Global Prayer Team - 6/18/2020
In this week’s Torah portion one learns an importa...
Global Prayer Team - 6/18/2020
In this week’s Torah portion one learns an important lesson about commitment and one’s word. If you are a believer then you have made an oral commitment to G-d; for Paul speaks about the need to confess with one’s mouth the L-rd Yeshua (See Romans 10:9-10). Obviously this confession implies a commitment of one’s life to the Lordship of Messiah Yeshua. In other words, a believer has been sanctified to Yeshua. Sanctification has many aspects, one of which is being set apart for a purpose. One learns from the Scriptures that not only can individuals be sanctified, but so too can objects. According to Jewish law, once something has been sanctified to G-d, it can never be used for any other purpose.
In Parashat Korach one reads about a great rebellion against Moses’ leadership. 250 rebels stood with their fire-pans in their hands ready to offer a strange fire to HaShem. In the end, they were slain; however their fire-pans remained. One reads that Moses is instructed,
“Say to Elazar the son of Aaron, the Priest, ‘pick up the fire-pans from amid the fire and the incense, scatter further, for they (the fire-pans) were sanctified.” Numbers 17:2 (see Numbers 16:37 for English readers)
Please compare my translation with the King James Version:
“Speak unto Eleazar the son of Aaron the priest, that he take up the censers out of the burning, and scatter thou the fire yonder; for they are hallowed.”
There are a couple of unique things about this verse. First, there are two different words in this verse for fire. The KJV translated the first word “burning” and the second word “fire“. I have no problem with the first rendering by the KJV of “burning”, but it is important to realize the second word relates to the incense offering that was placed on the fire-pans (censers) that was apparently still burning. It is incumbent upon the reader to understand that Aaron is being instructed to remove the incense from the fire-pans prior to doing something with these fire-pans. The reason for this is that the fire-pans had been sanctified, while the incense that the 250 rebels were using was most likely improper (a strange fire). There is likely a play on words in the Hebrew text. The word “to scatter” can also be a totally different word in Hebrew, although written in the exact same way, which has a meaning of “strange” as in a “strange fire” which relates to the incense offering (See Leviticus 10:1). The point here is that Elazar is being instructed to remove the incense offering of the rebels from the fire-pans, scattering the incense as the KJV says “yonder”. I translated the word “further”, as meaning away from the Tent of Meeting.
After completing this, the reader is told that the fire-pans were hammered into a covering for the altar (See verse 3, English readers 16:38). The question that needs to be asked is why were not the fire-pans simply discarded rather than made into a covering for the altar? Some would answer this question based upon additional information provided in the text, i.e. “so they could be a sign (reminder) to the Children of Israel” not to behave like Korach and his rebels. Although this is true, it also needs to be stated that the fire-pans could not simply be discarded because they had been sanctified. In other words, because of this sanctification, they could only be used for a holy purpose (Please remember that the word sanctified or sanctification is derived in the Biblical languages from the word “Holy”).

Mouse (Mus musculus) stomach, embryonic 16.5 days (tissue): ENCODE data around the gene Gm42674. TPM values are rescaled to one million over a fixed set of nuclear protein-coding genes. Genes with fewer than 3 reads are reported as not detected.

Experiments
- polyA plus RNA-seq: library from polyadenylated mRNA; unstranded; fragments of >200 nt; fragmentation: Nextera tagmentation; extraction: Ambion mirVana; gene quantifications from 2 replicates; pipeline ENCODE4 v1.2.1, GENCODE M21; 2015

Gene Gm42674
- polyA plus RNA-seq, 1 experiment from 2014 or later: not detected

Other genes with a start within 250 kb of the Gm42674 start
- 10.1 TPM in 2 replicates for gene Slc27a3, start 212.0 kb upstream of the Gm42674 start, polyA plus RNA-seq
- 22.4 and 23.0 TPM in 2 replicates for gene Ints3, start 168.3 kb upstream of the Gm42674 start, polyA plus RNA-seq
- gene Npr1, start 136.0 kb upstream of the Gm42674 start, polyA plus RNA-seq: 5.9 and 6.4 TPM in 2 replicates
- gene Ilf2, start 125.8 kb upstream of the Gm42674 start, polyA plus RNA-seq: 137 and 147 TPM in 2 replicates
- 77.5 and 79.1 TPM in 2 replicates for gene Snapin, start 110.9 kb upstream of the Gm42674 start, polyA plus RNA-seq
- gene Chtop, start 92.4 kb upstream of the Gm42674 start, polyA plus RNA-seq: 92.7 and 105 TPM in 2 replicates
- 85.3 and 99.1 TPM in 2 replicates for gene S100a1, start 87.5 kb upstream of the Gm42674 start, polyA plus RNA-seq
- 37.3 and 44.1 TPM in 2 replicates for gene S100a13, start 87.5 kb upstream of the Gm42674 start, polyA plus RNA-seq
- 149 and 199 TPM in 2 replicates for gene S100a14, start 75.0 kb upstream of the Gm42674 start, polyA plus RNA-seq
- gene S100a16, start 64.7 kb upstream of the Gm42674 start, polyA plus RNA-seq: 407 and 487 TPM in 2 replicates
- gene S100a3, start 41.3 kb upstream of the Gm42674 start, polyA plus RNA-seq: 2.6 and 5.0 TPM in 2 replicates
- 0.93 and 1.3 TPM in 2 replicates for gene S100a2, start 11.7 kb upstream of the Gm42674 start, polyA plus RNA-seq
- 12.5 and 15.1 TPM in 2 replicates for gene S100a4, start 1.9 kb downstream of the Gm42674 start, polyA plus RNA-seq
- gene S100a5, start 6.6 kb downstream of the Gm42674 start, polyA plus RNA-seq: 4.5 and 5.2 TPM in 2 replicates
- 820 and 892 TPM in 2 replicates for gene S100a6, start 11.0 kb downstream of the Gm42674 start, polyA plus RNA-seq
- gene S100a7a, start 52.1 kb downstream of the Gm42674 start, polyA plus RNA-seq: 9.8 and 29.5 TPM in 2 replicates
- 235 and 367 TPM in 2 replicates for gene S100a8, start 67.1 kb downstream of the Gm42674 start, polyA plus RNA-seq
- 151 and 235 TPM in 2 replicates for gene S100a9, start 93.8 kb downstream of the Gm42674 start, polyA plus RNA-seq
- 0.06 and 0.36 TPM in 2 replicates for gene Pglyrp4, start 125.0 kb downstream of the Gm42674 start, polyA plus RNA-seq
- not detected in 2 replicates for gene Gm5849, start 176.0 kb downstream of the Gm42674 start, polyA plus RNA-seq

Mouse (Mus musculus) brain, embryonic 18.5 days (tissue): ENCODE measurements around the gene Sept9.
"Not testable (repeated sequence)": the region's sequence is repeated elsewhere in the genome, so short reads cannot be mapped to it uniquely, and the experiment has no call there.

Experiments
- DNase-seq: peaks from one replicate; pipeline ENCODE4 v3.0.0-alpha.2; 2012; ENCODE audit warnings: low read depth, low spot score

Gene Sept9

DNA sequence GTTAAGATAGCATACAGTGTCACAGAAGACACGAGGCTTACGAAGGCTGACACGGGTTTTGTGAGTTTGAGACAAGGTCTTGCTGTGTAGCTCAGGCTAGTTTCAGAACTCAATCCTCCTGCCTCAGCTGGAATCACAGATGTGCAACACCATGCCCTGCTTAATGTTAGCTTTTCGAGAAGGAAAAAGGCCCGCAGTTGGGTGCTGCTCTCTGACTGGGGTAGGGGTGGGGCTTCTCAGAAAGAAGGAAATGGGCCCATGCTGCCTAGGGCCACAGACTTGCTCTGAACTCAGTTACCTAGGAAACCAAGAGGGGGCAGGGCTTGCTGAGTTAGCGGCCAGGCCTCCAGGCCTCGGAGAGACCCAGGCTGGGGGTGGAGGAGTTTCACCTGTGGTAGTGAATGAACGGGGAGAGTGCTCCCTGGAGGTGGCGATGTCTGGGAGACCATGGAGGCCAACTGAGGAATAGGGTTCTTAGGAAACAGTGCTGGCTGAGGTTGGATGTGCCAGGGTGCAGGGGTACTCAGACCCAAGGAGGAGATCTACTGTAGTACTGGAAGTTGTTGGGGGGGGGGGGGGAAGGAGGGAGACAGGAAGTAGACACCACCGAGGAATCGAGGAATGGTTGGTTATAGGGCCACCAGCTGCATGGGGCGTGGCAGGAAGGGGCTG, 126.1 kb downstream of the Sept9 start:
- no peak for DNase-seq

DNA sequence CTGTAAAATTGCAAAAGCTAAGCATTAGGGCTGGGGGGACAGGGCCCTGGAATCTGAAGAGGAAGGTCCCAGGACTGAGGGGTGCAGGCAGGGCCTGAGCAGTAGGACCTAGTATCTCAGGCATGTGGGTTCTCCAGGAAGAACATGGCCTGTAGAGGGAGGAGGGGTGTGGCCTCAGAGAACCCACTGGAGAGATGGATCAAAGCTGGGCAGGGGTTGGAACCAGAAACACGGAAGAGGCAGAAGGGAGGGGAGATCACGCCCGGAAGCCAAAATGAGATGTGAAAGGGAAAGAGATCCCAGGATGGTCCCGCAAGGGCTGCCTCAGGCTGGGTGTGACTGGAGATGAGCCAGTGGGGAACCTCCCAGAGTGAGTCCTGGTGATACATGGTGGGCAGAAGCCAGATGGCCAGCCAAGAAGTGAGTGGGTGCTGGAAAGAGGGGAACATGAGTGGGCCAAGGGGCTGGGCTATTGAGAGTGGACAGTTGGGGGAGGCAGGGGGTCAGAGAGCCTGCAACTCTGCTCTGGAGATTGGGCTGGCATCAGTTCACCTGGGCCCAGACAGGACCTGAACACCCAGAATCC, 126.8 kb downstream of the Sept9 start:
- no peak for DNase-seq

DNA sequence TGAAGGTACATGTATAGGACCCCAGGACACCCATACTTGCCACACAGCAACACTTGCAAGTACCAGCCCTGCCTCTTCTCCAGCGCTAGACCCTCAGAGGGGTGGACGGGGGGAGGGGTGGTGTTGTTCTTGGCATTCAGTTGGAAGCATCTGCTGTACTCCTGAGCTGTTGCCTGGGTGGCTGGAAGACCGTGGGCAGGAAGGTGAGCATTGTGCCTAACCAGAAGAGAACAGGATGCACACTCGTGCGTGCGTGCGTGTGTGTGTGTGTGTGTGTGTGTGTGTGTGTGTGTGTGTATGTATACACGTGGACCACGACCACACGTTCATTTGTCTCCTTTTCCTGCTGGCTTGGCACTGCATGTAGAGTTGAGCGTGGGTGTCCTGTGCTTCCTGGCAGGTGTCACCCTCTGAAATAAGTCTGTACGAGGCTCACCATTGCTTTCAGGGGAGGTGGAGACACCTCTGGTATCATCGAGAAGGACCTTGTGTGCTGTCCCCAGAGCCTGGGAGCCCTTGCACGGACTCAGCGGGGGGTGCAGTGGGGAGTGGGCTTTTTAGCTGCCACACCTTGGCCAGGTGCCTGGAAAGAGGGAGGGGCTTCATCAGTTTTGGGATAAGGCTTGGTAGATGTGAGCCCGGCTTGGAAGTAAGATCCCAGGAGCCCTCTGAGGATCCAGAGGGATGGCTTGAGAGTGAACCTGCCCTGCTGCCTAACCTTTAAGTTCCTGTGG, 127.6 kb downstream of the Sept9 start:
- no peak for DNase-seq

Hence, because the believer has been sanctified, he must also remember that it is forbidden to engage in any behavior that is not appropriate for a follower of Messiah. In a symbolic manner, Elazar is functioning like the Holy Spirit, Who always leads the believer to separate himself from those things that G-d rejects or disapproves of. As you read Parashat Korach on Shabbat, ask the Holy Spirit to show you what things you need to remove from your life so that you are not behaving like Korach and his congregation, but rather like the true servants whom HaShem had chosen.
Global Prayer Team - 5/28/2020
This week’s P...
Global Prayer Team - 5/28/2020
This week’s Parasha (Torah Portion) is Naso (Exodus 4:21-7:89). Here are a few words from Baruch about this portion of Scripture:
“What guides your life? The answer should be the truth of the Word of G-d illuminated by the Holy Spirit. Too often we allow emotions and other personal considerations to lead us to make decisions which are in conflict with Scripture. Obviously grace and forgiveness are factors, but they should never cause one to ignore the spiritual ramifications of sin. If one does, it can affect others who are innocent of the situation.
In this week’s Torah portion, HaShem instructs Moses to send from the camp of the Children of Israel certain ones who had spiritual impurity. Although some of these conditions may not be connected to a sin they have committed; nevertheless, the ones who were impure were commanded to be put from the camp (See Numbers 5:1-4).
It was likely the congregation would not know which ones had contracted the spiritual impurity from sinful behavior and which ones simply were infected by coming in contact with the impurity. For example, if one were to just touch a corpse, this act would cause him to be expelled from the camp as would one who had contracted a disease from a sexually immoral act. Certainly the one who had accidentally come in contact with a dead body would not want to be thought of by others as one who may have been sexually immoral. What is the lesson for us in these verses?